Cuban Bishops Meet With President Castro
HAVANA, Cuba, MAY 25, 2010 (Zenit.org).- In a historic meeting,
representatives of the Catholic Church in Cuba spoke with President Raul
Castro about the release of political prisoners, among other items.
The archbishop of Havana, Cardinal Jaime Ortega y Alamino, gave a press
conference on Thursday in which he reported on the meeting with
President Castro, the first of its kind since Raul replaced his brother
Fidel as head of the Cuban government.
The conclusions of the Wednesday meeting, regarded as positive by the
Church leaders, point to the eventual release of political prisoners.
Cardinal Ortega y Alamino attended the meeting along with the president
of the Cuban bishops' conference, Archbishop Dionisio García Ibáñez of
Santiago de Cuba. President Castro was present along with Caridad Diego
Bello, head of the Religious Affairs Office of the Central Committee of
the Cuban Communist Party.
At the press conference, which took place in the archbishopric of
Havana, Cardinal Ortega y Alamino "specified that this meeting cannot be
seen from a point of view of compromises, but of conversations that had
a magnificent beginning, and which must continue," reported a communiqué
on the archdiocesan Web page.
The prelate told representatives of the national press and the
international media accredited in Cuba that "matters were addressed of a
national character, such as the Ladies in White and political prisoners,
conscientious objectors (or counter-revolutionaries, as they are called
by the Cuban government), the latter seen in their totality and not just
He added that no concrete conclusions or dates were solidified, and thus
there are no official announcements about the next steps regarding these
prisoners, but the authorities are in the process of "addressing the
The cardinal affirmed, "I can say that the subject is being treated
He noted that historically, the Catholic Church in Cuba distanced itself
because of clashes and difficulties that everyone knows about, but, on
this occasion the Wednesday meeting gave "support to the mediating
endeavor of the Church and, at the same time, recognition of the role of
the Church as interlocutor, which surmounts the old grievances to walk
on new paths."
In this regard, Cardinal Ortega y Alamino explained that the meeting was
not seen in any way in terms of a Church-State relationship as
"strategic alliance," as this phrase is of military or political
Rather, he said, the Church must act in society, starting from the value
for religious liberty guaranteed by the constitution, but never under
any type of alliance.
Hence, the prelate said, this meeting was important, as it surmounted
old concepts to enter into what is the nature more proper to the Church
and its mission in society.
He pointed out that as part of the mediating endeavor of the Church, on
two occasions, two priests, Monsignor Ramon Suarez Polcari and Monsignor
Jose Felix Perez, visited Guillermo Fariñas, who went on a hunger strike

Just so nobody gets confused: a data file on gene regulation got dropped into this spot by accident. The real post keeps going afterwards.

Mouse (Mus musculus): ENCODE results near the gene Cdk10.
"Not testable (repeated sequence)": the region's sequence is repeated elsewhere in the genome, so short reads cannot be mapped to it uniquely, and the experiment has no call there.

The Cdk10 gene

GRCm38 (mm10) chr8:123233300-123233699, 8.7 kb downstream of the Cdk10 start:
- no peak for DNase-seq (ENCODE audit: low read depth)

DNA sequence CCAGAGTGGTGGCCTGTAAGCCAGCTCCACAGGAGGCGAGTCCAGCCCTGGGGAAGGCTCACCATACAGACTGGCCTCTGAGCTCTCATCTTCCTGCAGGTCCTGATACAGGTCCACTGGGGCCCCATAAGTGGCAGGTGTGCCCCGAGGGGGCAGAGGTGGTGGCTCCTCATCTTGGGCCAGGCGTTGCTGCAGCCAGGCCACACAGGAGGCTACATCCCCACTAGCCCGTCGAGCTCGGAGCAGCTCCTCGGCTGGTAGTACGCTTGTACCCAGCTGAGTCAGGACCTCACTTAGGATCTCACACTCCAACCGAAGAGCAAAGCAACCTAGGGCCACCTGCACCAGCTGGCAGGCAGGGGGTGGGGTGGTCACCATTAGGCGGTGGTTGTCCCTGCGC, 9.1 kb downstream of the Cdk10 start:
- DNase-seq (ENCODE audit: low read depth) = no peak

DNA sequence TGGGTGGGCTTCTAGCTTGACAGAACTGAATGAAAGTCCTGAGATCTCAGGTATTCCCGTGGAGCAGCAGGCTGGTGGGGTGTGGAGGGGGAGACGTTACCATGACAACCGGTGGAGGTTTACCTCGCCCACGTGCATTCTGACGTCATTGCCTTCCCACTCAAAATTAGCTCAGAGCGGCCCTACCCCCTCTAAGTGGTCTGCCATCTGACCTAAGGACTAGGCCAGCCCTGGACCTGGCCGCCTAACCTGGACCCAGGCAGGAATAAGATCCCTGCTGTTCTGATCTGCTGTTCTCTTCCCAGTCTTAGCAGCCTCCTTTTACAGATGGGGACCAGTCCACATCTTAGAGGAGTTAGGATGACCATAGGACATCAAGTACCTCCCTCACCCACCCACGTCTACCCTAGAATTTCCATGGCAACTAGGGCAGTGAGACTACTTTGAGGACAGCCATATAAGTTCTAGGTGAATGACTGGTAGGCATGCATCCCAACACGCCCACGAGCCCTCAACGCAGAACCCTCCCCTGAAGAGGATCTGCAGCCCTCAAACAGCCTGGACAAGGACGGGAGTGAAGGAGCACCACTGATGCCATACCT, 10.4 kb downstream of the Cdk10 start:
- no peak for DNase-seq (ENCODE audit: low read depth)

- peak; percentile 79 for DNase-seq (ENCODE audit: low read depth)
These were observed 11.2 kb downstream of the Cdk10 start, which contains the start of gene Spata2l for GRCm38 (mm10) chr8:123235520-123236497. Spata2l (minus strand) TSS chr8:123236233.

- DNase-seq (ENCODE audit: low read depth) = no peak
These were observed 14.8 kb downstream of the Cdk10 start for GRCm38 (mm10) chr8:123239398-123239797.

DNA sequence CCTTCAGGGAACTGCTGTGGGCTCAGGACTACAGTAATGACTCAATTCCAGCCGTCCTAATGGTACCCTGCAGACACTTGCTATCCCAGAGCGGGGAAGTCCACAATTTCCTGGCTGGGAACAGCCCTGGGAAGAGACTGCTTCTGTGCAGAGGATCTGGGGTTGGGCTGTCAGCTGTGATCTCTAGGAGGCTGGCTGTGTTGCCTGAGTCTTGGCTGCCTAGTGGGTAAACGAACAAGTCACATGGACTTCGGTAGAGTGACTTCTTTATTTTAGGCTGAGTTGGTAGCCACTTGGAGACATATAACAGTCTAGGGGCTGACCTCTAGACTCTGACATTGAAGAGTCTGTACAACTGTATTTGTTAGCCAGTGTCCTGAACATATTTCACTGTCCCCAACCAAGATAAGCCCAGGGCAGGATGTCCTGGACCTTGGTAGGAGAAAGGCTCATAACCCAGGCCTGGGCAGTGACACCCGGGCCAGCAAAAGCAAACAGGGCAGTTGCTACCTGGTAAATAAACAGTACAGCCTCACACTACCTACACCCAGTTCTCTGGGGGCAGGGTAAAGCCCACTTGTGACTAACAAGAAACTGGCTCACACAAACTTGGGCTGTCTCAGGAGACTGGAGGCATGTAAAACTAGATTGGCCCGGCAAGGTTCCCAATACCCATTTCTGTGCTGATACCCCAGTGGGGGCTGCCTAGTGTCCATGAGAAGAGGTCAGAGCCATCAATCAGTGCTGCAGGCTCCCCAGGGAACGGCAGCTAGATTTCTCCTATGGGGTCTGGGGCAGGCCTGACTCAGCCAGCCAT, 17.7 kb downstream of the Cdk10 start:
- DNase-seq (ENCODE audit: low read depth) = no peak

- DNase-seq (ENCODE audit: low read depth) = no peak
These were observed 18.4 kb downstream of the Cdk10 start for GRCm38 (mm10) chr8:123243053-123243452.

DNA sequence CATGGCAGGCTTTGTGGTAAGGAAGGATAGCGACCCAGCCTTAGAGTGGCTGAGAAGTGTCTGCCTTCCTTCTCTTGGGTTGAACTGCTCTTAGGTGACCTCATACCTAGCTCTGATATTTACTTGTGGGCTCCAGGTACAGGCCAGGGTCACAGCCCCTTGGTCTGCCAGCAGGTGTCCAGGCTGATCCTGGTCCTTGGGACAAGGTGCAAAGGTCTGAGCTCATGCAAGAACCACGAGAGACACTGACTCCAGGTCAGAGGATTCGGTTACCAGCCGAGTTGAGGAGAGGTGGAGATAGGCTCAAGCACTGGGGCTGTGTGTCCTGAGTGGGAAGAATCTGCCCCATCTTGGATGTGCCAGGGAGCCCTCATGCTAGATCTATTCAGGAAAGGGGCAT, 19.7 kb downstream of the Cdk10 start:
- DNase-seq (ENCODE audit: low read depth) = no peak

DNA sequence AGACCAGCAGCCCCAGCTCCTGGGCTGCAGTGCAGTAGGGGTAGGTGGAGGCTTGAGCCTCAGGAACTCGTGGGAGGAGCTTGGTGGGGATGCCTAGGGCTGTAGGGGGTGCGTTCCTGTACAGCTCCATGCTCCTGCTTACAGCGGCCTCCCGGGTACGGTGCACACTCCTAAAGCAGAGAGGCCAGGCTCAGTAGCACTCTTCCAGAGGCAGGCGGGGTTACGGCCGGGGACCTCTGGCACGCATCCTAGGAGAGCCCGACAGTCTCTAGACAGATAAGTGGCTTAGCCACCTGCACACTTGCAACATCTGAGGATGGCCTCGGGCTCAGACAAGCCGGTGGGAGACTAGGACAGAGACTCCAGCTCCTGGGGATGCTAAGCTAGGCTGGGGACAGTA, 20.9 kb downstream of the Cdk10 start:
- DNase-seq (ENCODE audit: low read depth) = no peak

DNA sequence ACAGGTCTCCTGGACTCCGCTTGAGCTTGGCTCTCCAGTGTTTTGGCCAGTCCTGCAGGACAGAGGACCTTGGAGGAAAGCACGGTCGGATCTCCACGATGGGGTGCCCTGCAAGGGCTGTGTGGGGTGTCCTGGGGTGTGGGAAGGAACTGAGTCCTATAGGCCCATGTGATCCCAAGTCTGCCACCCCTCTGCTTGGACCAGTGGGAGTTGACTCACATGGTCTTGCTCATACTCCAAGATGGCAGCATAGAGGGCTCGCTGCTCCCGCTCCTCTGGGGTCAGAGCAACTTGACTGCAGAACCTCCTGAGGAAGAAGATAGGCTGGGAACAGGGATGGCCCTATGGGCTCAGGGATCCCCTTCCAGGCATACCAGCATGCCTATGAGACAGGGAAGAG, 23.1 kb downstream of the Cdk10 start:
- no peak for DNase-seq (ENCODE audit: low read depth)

on Feb. 26 to appeal for the release of 26 prisoners of conscience who
They did not go to request that Fariñas discontinue his hunger strike,
the cardinal said, but that, in a more human and religious vein, he
would have more confidence in the Church's efforts — in the sense that
some of the things he is requesting might be obtained, while recognizing
that in him there is a very respectable position in the order of his
conscience, which might be made more flexible by these dialogues, given
that a human life is at risk.
Plans for the future
Cardinal Ortega y Alamino highlighted the novelty of the conversation
held with the Cuban authorities in the most positive sense of the term,
as it "opens a new period," above all if one takes into account that the
meeting was not to talk about the problems of the Church, but to talk
about Cuba, about the present moment and about the future. "And it was
thus for more than four hours," he added.
Thus, Wednesday's conversations entered into "the framework of the usual
conciliating and mediating position of the Catholic Church, in every age
and country, aware that 'dialogue is the new name of peace,'" said the
prelate, quoting Pope Paul VI.
"Unfolded in this climate of seeking peace through dialogue was the
meeting held yesterday between the top representatives of the Cuban
Catholic Church and President Raul Castro," concluded the communiqué.
Archbishop García Ibáñez spoke further to AFP about the question of
political prisoners, noting that "we spoke about it and I believe that
on both sides there is a willingness, a desire that this be resolved and
we hope it will be."
"I believe it will be," he emphasized, noting that it will be "a process
and a process must begin with small steps and those steps will be taken."
This meeting precedes the visit to Cuba of the Vatican secretary for
relations with states, Archbishop Dominique Mamberti, which is planned
for June 15-20, on the occasion of the 10th Catholic Social Week.
During his sojourn in Cuba he will meet with the authorities of Castro's
government and preside over ceremonies for the celebration of the 75th
anniversary of relations between the Holy See and that nation.
Relations between the Vatican and the Castro regime improved after John
Paul II's visit to Cuba in 1998, when he held an historic meeting with
the now former head of state, Fidel Castro.